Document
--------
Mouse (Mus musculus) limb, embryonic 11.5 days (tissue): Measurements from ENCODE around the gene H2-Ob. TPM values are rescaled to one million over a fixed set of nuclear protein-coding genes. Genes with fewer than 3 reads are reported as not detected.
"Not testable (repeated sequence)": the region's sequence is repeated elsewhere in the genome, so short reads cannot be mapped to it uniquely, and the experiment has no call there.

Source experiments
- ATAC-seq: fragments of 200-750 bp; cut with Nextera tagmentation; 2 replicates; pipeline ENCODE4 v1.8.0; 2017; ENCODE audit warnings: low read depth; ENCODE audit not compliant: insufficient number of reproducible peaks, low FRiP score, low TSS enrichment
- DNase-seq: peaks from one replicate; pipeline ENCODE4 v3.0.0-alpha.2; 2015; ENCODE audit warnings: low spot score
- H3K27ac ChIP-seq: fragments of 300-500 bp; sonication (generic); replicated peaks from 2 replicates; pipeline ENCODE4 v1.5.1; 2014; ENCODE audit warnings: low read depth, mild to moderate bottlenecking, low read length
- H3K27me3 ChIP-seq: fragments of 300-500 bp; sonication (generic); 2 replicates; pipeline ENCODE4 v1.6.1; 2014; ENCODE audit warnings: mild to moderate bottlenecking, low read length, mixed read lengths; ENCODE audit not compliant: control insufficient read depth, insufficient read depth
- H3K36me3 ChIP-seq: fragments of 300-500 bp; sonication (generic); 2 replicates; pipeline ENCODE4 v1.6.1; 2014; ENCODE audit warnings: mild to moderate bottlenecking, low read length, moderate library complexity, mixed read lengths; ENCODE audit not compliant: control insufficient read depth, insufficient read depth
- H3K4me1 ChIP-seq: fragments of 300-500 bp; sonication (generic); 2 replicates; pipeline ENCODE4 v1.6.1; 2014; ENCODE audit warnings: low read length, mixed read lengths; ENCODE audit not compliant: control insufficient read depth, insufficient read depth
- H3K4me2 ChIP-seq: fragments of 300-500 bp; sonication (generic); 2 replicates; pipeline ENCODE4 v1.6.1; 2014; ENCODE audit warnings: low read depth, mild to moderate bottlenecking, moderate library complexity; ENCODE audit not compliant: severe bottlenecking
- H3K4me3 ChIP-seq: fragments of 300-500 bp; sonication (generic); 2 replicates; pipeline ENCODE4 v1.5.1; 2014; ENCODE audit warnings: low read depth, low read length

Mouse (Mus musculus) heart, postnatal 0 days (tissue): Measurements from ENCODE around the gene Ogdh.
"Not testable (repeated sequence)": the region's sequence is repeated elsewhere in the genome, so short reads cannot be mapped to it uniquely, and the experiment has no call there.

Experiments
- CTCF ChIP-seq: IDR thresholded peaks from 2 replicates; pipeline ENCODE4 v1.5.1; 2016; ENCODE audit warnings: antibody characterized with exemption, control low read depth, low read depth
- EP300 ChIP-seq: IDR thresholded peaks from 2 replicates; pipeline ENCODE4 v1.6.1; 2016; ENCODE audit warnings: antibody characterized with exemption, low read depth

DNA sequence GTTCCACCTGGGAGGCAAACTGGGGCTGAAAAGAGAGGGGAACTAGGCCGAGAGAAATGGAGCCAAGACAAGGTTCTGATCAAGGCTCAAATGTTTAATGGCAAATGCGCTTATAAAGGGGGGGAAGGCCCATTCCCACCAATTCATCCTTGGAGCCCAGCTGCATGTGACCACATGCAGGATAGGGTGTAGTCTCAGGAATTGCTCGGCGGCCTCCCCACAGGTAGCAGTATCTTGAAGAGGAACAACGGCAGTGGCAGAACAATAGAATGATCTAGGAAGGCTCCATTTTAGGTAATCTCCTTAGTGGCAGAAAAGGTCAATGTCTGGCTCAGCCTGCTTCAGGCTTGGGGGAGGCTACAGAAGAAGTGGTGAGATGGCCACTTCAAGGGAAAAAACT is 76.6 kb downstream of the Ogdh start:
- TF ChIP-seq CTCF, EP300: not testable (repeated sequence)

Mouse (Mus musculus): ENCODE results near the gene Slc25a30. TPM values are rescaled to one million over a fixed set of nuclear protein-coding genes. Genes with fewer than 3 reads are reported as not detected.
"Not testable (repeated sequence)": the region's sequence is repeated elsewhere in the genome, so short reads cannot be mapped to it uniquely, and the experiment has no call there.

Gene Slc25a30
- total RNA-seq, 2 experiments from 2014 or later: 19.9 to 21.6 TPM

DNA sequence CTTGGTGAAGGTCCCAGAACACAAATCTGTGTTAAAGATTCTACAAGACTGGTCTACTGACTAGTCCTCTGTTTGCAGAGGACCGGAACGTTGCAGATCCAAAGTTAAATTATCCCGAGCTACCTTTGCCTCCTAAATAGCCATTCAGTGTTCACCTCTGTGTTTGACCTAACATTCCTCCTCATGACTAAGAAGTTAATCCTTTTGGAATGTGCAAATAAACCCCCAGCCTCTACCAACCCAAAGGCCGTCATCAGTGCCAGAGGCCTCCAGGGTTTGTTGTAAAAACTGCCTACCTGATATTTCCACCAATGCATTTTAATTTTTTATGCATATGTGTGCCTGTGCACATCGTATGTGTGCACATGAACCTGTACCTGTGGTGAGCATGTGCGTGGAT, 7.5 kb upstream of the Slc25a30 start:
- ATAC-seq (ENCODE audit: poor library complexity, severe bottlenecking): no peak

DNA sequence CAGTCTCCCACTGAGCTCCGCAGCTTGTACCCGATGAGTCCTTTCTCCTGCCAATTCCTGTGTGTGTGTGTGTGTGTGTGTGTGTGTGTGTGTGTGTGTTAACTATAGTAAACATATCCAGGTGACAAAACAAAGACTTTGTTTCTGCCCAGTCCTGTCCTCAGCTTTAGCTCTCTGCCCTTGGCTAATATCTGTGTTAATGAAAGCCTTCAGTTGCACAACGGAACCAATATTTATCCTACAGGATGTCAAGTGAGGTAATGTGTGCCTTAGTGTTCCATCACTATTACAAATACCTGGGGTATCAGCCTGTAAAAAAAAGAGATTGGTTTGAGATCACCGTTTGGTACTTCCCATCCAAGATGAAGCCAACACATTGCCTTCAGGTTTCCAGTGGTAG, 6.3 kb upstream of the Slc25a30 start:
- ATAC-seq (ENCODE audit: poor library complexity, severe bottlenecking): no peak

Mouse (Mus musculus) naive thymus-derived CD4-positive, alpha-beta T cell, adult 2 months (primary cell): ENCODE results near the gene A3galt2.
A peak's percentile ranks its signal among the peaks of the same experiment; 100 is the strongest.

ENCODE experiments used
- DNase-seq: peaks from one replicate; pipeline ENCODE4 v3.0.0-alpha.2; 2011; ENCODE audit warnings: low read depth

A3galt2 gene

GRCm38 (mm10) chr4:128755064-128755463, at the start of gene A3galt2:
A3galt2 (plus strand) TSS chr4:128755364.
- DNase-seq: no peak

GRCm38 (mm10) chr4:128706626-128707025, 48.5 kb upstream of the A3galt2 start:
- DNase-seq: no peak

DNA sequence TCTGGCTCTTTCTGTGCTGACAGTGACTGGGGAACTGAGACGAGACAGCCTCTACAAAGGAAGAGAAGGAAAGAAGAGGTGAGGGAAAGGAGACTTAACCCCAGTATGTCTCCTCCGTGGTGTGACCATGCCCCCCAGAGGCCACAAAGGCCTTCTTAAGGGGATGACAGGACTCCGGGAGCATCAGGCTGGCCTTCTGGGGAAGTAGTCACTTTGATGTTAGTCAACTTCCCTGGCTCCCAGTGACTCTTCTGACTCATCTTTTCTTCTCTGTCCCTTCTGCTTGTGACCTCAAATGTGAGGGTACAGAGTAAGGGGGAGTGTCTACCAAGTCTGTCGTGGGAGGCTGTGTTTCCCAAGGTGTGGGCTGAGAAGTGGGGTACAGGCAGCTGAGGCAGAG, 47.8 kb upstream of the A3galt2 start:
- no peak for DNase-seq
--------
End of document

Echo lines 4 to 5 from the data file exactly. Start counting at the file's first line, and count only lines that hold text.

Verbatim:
- ATAC-seq: fragments of 200-750 bp; cut with Nextera tagmentation; 2 replicates; pipeline ENCODE4 v1.8.0; 2017; ENCODE audit warnings: low read depth; ENCODE audit not compliant: insufficient number of reproducible peaks, low FRiP score, low TSS enrichment
- DNase-seq: peaks from one replicate; pipeline ENCODE4 v3.0.0-alpha.2; 2015; ENCODE audit warnings: low spot score